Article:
Summary The Irish High Court has made a preliminary reference to the Court of Justice of the European Union (“CJEU”), asking whether standard data protection clauses (“standard clauses”) are compatible with the legal rights of data subjects under EU law. Standard clauses are currently used as an appropriate safeguard to facilitate the transfer of personal data outside of the European Economic Area (the “EEA”). The reference to the CJEU comes despite previous decisions from the European Commission (the “Commission”) that have approved their use. It is worth noting that the reference does not invalidate the use of standard clauses for the moment. However, a judgment from the CJEU that does so would have implications for billions of euros worth of trade between the EU and the rest of the world. If the CJEU decides to render the use of standard clauses invalid, this would leave extremely limited scope for compliant data transfers … Continue Reading ››
As Max Schrems continues to do battle over Model Clauses in the Irish High Court, the Article 29 Working Party (WP29) has this week issued guidance surrounding EU-US Privacy Shield (Privacy Shield) related complaints. The guidance will be of note to any EU citizen wishing to complain about the handling of their personal data that has been transferred from the EU to one of the, as of 24 February, 1724 Privacy Shield registered organisations. It encompasses a template complaint form and Rules of Procedure and should provide parties concerned with all the information necessary to notify a breach under the 6 month old framework. The Rules of Procedure provide guidance on how an "Informal Panel of EU DPAs" (Panel) will operate in advising US organisations following a complaint. The Panel will aim to provide guidance within 60 days after receiving a complaint form. The complaint … Continue Reading ››
In the past year, we have seen Safe Harbor declared invalid and the EU-US Privacy Shield put in place, as well as the start of the countdown to GDPR compliance. Datonomy contributors Elle Todd and Rob Bratby join Jamie Davies from Telecom to discuss all things data and reflect on the changes to EU data protection regulation over the past twelve months. Find the article here.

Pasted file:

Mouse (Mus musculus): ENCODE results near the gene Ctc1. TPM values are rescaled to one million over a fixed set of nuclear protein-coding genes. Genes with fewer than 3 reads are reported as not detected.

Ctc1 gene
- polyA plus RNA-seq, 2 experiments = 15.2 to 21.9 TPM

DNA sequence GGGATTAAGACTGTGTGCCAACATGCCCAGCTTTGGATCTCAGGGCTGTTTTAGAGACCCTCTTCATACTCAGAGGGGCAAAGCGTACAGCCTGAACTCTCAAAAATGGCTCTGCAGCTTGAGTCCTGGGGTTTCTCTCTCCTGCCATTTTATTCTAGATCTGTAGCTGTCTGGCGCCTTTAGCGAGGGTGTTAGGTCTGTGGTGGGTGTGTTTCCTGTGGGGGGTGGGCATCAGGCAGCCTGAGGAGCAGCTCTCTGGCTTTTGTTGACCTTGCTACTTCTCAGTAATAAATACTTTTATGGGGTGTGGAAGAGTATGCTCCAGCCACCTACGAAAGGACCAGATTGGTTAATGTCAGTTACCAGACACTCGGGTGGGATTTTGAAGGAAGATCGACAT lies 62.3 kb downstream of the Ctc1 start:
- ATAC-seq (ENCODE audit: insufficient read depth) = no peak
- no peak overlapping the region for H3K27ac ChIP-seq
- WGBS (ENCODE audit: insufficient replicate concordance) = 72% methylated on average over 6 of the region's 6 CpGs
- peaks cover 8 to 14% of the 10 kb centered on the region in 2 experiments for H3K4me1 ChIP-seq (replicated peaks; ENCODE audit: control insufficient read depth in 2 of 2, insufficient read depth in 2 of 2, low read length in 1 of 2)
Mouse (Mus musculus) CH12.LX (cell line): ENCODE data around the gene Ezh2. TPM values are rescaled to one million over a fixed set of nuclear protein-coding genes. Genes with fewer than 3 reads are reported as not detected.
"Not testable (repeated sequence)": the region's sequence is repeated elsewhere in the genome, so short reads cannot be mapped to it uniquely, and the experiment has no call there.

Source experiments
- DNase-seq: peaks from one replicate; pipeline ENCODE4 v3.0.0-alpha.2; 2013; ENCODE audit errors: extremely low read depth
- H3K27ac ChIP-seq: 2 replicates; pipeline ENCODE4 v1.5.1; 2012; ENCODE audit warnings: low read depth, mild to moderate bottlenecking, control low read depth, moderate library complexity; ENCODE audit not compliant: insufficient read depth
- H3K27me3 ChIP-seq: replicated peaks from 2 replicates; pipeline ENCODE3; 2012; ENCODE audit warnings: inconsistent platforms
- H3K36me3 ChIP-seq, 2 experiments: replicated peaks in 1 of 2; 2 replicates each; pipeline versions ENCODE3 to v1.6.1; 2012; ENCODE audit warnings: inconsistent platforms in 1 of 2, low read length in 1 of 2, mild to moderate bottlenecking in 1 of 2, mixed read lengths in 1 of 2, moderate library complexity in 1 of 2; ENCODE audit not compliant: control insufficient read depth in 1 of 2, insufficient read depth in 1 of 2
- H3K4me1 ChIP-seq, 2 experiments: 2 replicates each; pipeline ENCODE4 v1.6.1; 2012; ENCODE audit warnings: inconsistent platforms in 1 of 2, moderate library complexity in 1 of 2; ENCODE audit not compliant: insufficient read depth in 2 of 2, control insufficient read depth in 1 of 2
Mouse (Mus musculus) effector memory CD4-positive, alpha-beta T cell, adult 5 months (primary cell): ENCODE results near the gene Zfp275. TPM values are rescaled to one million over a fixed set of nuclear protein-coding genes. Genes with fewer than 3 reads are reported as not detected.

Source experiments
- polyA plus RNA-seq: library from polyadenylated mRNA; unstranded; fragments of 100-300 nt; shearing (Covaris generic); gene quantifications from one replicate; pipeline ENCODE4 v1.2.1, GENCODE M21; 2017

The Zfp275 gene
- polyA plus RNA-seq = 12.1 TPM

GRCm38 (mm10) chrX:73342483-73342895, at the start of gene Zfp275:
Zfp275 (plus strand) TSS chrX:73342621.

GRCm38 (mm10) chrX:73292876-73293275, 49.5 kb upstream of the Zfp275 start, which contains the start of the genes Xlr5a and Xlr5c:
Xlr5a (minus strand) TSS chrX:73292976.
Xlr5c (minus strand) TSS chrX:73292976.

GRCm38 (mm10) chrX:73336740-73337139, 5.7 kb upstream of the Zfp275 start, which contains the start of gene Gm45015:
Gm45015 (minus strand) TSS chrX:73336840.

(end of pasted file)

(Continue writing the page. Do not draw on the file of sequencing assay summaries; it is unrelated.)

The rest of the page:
Datonomy summarises the latest developments in the ongoing saga of US data transfers. What's new? On 13 April, the Article 29 Working Party announced their eagerly awaited – but as it turned out, somewhat inconclusive - conclusions on the proposed new EU-US Privacy Shield data transfer mechanism. A lunchtime press conference led by Article 29 Working Party Chairman Isabelle Falque-Pierrotin was followed by the publication in the late afternoon of two new documents:
- a 58 page Opinion on the EU-US Privacy Shield adequacy decision
- a 15 page Working Document on the justification of interferences with the fundamental rights to privacy and data protection through surveillance measures when transferring personal data (European Essential Guarantees)
- the commercial aspects
- derogations for national security purposes.
German data protection authorities have already started issuing proceedings against companies that are still transferring personal data to the US (“Data Transfers”) under Safe Harbor, less than a month after the expiration of the deadline set by the Art. 29 Working Party and the announcement that agreement had been reached on the EU-US Privacy Shield. Companies relying solely on Safe Harbor that have been waiting for the new EU-US Privacy Shield to come into force before changing their approach to Data Transfers should take stock. Enforcement practice has varied significantly around Europe with the German regulators being some of the most active but it is fair to say that simply waiting for the EU-US Privacy Shield without taking any further steps is an increasingly risky approach. Meanwhile, on 29 February the European Commission unveiled the various texts that will make up the Privacy Shield. Datonomy will be reporting on that … Continue Reading ››